Harry strongly suspected that Albus Dumbledore would have had no problem breaching any of the wards put in place by his brother, but he also knew that the Headmaster never would have considered doing such a thing. He did wonder at Aberforth's statement that 'Al' had never had a green thumb. Harry had never before considered that there might have been anything at which Professor Dumbledore didn't excel, but now that he thought about it, there had been nothing growing in the Head's office, not even a pot of flowers or an ivy.
Aberforth cut into Harry's thoughts, saying easily, "Well, now, that's not to say he wouldn't have been a good enough gardener if he'd set himself to do it, but Al always had his mind on higher things, you know?" His voice caught again as he talked about his brother. He had not yet reconciled himself to a life without him.
"Yeah," Harry replied softly. He could certainly see how Dumbledore would not have had time to care for a garden such as this one, and he could also easily see why the Headmaster would have wanted to come here when things were tense at the school or the Ministry. The very atmosphere exuded serenity, and Harry could feel himself relaxing for the first time in weeks.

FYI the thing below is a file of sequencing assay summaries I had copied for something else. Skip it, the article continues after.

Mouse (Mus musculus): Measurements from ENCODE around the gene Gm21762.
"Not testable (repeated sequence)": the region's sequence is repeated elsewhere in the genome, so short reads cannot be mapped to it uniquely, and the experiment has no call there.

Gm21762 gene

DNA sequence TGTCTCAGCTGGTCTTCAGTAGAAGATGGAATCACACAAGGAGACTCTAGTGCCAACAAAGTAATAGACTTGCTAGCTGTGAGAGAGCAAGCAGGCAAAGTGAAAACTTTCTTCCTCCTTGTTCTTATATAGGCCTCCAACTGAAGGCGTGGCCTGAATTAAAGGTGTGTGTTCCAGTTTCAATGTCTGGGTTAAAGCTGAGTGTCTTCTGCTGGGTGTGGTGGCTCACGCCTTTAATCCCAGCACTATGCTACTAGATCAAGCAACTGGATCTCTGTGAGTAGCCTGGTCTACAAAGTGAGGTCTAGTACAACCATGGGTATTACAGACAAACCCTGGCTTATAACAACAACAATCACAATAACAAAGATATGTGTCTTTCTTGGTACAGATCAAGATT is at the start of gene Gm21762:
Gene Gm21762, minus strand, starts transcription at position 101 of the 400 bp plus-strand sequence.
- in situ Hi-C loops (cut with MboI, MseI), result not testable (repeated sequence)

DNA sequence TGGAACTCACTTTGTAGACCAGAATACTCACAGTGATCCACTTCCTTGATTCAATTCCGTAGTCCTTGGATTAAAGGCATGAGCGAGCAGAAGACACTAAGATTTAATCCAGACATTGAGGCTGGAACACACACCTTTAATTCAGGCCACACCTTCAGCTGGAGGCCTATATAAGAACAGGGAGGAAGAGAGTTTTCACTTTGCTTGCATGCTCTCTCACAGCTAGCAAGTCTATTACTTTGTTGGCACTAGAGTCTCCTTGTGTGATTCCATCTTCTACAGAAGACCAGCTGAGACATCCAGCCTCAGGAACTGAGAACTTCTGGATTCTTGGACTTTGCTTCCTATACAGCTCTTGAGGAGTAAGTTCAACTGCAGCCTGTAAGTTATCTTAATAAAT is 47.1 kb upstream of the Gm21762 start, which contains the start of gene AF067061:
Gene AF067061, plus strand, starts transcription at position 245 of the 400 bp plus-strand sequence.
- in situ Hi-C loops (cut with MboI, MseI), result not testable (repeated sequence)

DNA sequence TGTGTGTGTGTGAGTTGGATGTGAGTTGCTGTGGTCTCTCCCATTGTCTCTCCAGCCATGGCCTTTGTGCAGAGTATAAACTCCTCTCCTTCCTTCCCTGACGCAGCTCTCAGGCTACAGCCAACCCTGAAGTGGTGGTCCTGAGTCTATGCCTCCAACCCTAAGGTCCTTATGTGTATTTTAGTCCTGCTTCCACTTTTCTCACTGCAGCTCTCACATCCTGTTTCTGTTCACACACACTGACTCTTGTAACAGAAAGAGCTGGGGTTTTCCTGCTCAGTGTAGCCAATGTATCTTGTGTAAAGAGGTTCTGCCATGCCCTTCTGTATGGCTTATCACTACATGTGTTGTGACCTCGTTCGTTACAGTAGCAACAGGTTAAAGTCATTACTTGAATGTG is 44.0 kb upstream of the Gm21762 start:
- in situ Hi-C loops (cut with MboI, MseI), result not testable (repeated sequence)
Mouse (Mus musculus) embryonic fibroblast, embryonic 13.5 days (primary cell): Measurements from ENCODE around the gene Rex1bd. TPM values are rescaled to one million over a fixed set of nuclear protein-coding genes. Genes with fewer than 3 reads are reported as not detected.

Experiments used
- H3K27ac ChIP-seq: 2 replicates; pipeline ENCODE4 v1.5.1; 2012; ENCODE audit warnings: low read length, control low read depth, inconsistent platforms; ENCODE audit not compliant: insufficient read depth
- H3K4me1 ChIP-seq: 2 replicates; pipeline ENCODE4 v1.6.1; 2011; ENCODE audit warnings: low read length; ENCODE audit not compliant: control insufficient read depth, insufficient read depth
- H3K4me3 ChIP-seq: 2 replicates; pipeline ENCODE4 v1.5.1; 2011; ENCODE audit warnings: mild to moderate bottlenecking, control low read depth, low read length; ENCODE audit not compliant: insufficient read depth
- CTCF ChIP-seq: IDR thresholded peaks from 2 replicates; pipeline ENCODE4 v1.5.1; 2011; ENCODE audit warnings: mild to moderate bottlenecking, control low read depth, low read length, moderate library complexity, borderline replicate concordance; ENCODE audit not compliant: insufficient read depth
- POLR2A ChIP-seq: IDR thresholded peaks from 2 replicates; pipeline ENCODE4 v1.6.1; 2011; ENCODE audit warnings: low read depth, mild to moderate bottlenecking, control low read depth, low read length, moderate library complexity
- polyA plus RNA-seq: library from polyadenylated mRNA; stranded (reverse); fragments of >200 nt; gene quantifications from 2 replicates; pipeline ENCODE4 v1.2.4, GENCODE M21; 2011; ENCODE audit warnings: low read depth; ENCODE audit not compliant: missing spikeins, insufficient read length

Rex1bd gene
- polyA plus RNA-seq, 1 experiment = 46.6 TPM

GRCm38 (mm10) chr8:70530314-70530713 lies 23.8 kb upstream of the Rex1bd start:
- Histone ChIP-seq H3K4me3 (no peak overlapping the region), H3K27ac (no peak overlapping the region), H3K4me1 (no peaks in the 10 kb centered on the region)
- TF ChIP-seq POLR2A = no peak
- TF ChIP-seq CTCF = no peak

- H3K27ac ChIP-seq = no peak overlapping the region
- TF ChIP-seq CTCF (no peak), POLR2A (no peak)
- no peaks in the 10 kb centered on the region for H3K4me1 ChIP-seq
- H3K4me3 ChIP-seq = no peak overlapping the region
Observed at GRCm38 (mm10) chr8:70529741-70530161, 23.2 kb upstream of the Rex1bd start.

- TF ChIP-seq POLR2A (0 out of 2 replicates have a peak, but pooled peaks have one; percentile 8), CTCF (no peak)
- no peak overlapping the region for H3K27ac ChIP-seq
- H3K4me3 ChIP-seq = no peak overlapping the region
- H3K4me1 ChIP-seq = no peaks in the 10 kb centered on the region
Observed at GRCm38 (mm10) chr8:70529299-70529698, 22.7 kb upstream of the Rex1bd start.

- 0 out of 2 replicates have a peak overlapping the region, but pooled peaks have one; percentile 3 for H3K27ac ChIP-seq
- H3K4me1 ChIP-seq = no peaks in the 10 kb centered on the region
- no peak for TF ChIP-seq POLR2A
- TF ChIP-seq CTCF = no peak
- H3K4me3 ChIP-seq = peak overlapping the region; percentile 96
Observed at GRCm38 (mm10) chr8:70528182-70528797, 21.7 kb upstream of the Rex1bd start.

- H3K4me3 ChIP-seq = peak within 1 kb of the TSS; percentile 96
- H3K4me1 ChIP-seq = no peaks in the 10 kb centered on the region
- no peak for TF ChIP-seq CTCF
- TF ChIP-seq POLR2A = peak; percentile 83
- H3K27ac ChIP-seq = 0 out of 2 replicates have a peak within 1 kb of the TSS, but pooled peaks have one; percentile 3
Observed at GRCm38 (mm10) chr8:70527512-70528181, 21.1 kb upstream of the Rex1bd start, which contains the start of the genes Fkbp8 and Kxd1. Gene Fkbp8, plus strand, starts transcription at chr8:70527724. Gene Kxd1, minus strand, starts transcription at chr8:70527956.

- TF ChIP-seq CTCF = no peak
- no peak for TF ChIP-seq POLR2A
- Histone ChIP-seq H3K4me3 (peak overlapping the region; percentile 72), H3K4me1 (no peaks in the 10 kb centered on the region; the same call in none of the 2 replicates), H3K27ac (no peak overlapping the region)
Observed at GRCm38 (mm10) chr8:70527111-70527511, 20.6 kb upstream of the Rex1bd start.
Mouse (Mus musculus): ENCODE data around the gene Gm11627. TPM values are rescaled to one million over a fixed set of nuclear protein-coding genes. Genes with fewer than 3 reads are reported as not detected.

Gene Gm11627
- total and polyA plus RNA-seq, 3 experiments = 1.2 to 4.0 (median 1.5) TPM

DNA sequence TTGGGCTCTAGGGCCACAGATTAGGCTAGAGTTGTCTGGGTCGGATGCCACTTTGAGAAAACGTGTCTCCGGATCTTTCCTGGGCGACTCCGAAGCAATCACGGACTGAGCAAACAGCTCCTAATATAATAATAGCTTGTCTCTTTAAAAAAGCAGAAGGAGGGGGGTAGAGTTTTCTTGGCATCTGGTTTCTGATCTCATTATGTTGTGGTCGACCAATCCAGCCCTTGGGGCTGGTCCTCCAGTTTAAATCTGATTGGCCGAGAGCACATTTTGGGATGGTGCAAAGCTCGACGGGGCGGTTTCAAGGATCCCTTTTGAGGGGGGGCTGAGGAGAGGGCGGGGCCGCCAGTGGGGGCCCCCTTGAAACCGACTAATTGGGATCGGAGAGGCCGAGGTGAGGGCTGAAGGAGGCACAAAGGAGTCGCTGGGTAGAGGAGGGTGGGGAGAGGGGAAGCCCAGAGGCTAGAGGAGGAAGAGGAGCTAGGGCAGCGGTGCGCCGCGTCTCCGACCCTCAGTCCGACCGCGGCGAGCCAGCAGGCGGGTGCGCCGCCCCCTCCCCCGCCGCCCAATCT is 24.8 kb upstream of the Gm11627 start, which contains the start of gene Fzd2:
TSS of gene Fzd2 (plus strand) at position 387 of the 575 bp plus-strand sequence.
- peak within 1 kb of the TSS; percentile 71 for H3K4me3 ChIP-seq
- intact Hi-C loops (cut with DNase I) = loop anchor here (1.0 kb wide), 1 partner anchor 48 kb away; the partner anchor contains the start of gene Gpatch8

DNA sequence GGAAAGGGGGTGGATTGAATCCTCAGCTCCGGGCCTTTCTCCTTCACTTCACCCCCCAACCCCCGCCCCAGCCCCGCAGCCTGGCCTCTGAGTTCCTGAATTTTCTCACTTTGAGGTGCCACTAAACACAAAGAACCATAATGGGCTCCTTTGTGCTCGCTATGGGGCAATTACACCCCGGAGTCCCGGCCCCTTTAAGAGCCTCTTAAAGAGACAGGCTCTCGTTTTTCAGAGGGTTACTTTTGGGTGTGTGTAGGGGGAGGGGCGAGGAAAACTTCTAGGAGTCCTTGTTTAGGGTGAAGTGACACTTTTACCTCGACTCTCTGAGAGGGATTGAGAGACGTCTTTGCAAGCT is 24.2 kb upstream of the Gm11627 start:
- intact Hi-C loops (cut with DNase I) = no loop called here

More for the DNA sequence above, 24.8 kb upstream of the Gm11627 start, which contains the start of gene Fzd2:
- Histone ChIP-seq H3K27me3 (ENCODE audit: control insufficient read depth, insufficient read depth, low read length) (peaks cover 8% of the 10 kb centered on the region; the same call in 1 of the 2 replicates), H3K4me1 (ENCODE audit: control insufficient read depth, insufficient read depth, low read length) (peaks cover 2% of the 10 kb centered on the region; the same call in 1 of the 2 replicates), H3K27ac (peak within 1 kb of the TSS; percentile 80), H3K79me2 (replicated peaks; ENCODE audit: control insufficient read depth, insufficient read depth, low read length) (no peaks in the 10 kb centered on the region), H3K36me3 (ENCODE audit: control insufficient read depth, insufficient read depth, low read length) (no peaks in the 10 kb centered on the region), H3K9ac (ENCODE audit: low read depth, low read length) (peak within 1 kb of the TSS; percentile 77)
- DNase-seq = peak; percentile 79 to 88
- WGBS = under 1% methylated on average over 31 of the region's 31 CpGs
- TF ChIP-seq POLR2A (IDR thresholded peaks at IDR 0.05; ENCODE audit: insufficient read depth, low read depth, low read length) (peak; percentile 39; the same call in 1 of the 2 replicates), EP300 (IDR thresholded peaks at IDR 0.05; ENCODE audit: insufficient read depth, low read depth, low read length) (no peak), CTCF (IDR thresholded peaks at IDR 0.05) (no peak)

"Would you like to sit out here?" Aberforth asked, and Harry nodded again. "Right, then, I'll just nip inside and get us some tea and a few other things." He walked to the back door of the pub, which was painted a rich, purplish blue, and it was easily apparent that he didn't mean to hurry. Perhaps it was the calming influence of the garden, but Harry could not find it within himself to mind very much. After all, what pressing appointments did he have this afternoon?
It was a good fifteen minutes before the barman returned, a tray containing a teapot, two cups, and some biscuits floating evenly in front of him, and a large leather pouch tucked under one arm. Gone as well were his black robes of mourning, replaced by deep red ones which reminded Harry of a set Dumbledore himself had worn.
"Al didn't like black," Aberforth said in a voice of forced cheerfulness. "Since I was to speak this morning, I gave way to convention, but I'll not stay in that color longer than I have to."